(ii) Failure to pay a fine for a violation of any traffic laws or regulations of that state.

(2) A person may not drive a motor vehicle on any highway or on any property specified in § 21-101.1 of this article while the person’s license or privilege to drive is suspended under the traffic laws or regulations of any other state as described in paragraph (1) of this subsection.

Points assessed for violation of this section

(j)(1) Except as provided in paragraph (2) of this subsection, any individual who violates a provision of this section shall be assessed the points as provided for in § 16-402(a)(34) of this title.

(2) Any individual who violates a provision of subsection (h) or subsection (i) of this section shall be assessed the points as provided for in § 16-402(a)(14) of this title.

What if I was charged with a criminal assault in Maryland.?

Assault in Maryland can be charged in various ways. Assault is defined as the crimes of assault, battery, and assault and battery. There are both Felony and Misdemeanor versions of the charge.

Contact one of our trusted criminal defense attorneys for a free consultation. Being charged with criminal assault in Maryland is a serious issue.

1ST DEGREE ASSAULT – FELONY

CRIM LAW 3-201

(a)(1) A person may not intentionally cause or attempt to cause serious physical injury to another.

(2) A person may not commit an assault with a firearm, including:

(i) a handgun, antique firearm, rifle, shotgun, short-barreled shotgun, or short-barreled rifle, as those terms are defined in §4-201 of this article;

(ii) an assault pistol, as defined in § 4-301 of this article;

(iii) a machine gun, as defined in § 4-401 of this article; and

(iv) a regulated firearm, as defined in § 5-101 of the Public Safety Article.

Penalty

(b) A person who violates this section is guilty of the felony of assault in the first degree and on conviction is subject to imprisonment not exceeding 25 years.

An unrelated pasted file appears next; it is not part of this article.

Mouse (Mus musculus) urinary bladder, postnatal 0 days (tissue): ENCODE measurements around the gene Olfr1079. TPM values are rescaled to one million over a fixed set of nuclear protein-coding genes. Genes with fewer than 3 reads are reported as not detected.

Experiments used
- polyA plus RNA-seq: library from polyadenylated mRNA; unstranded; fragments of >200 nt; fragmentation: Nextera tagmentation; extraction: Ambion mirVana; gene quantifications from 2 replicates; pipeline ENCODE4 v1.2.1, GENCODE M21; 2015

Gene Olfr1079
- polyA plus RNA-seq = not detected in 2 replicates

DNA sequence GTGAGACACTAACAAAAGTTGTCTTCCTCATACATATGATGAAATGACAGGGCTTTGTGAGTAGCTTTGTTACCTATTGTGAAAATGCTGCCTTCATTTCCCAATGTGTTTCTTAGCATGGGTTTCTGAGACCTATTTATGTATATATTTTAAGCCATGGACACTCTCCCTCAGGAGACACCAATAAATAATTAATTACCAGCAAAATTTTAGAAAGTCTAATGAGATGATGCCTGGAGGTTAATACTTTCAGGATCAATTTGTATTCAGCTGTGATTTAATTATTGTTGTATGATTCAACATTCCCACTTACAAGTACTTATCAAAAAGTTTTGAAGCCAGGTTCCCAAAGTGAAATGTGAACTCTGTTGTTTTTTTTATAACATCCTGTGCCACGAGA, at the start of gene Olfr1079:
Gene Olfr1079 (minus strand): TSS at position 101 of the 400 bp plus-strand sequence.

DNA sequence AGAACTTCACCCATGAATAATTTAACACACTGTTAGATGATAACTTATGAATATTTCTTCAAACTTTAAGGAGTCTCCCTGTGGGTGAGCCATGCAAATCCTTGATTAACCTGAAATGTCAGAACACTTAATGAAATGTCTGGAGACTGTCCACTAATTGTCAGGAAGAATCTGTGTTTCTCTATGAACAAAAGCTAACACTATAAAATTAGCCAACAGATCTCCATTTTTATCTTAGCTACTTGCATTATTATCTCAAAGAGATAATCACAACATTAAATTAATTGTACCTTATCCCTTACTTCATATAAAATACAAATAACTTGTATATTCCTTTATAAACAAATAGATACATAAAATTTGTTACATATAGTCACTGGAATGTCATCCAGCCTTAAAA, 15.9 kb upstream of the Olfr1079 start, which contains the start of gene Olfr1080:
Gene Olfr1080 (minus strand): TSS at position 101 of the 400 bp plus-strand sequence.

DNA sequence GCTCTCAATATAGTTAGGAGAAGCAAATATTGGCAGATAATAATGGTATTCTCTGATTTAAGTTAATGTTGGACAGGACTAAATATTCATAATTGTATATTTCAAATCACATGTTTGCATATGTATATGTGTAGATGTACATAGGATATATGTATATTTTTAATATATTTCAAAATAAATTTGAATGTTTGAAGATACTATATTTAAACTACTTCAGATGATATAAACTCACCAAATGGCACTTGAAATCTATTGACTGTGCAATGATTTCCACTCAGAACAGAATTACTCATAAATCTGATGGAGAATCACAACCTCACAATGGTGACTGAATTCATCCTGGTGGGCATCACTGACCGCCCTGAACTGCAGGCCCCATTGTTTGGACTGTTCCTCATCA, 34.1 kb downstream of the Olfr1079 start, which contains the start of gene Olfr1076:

2ND DEGREE ASSAULT – MISDEMEANOR

CRIM LAW 3-203

(a) A person may not commit an assault.

Penalty:

(b) Except as provided in subsection (c) of this section, a person who violates subsection (a) of this section is guilty of the misdemeanor of assault in the second degree and on conviction is subject to imprisonment not exceeding 10 years or a fine not exceeding $2,500 or both.

2ND DEGREE ASSAULT – FELONY

(c)(1) In this subsection, “physical injury” means any impairment of physical condition, excluding minor injuries.

(2) A person may not intentionally cause physical injury to another if the person knows or has reason to know that the other is:

(i) a law enforcement officer engaged in the performance of the officer’s official duties; or

(ii) a parole or probation agent engaged in the performance of the agent’s official duties.

(3) A person who violates paragraph (2) of this subsection is guilty of the felony of assault in the second degree and on conviction is subject to imprisonment not exceeding 10 years or a fine not exceeding $5,000 or both.

Are Maryland theft charges a serious offense?

It is imperative to speak to an experienced criminal law attorney as soon as possible should you be charged with theft in Maryland.

Maryland’s theft statute covers various acts. Many individuals are surpised to learn that they have been charged with theft despite never actually having taken any property. Below you will find excerpts from the statute.

MD. CRIM LAW 7-104

Unauthorized control over property

(a) A person may not willfully or knowingly obtain or exert unauthorized control over property, if the person:

(1) intends to deprive the owner of the property;

(2) willfully or knowingly uses, conceals, or abandons the property in a manner that deprives the owner of the property; or

(3) uses, conceals, or abandons the property knowing the use, concealment, or abandonment probably will deprive the owner of the property.

Unauthorized control over property–By deception

(b) A person may not obtain control over property by willfully or knowingly using deception, if the person:

(1) intends to deprive the owner of the property;

(2) willfully or knowingly uses, conceals, or abandons the property in a manner that deprives the owner of the property; or

(3) uses, conceals, or abandons the property knowing the use, concealment, or abandonment probably will deprive the owner of the property.

Possessing stolen personal property

(c)(1) A person may not possess stolen personal property knowing that it has been stolen, or believing that it probably has been stolen, if the person:

(i) intends to deprive the owner of the property;

(ii) willfully or knowingly uses, conceals, or abandons the property in a manner that deprives the owner of the property; or

(iii) uses, conceals, or abandons the property knowing that the use, concealment, or abandonment probably will deprive the owner of the property.

(2) In the case of a person in the business of buying or selling goods, the knowledge required under this subsection may be inferred if:

(i) the person possesses or exerts control over property stolen from more than one person on separate occasions;

(ii) during the year preceding the criminal possession charged, the person has acquired stolen property in a separate transaction; or

(iii) being in the business of buying or selling property of the sort possessed, the person acquired it for a consideration that the person knew was far below a reasonable value.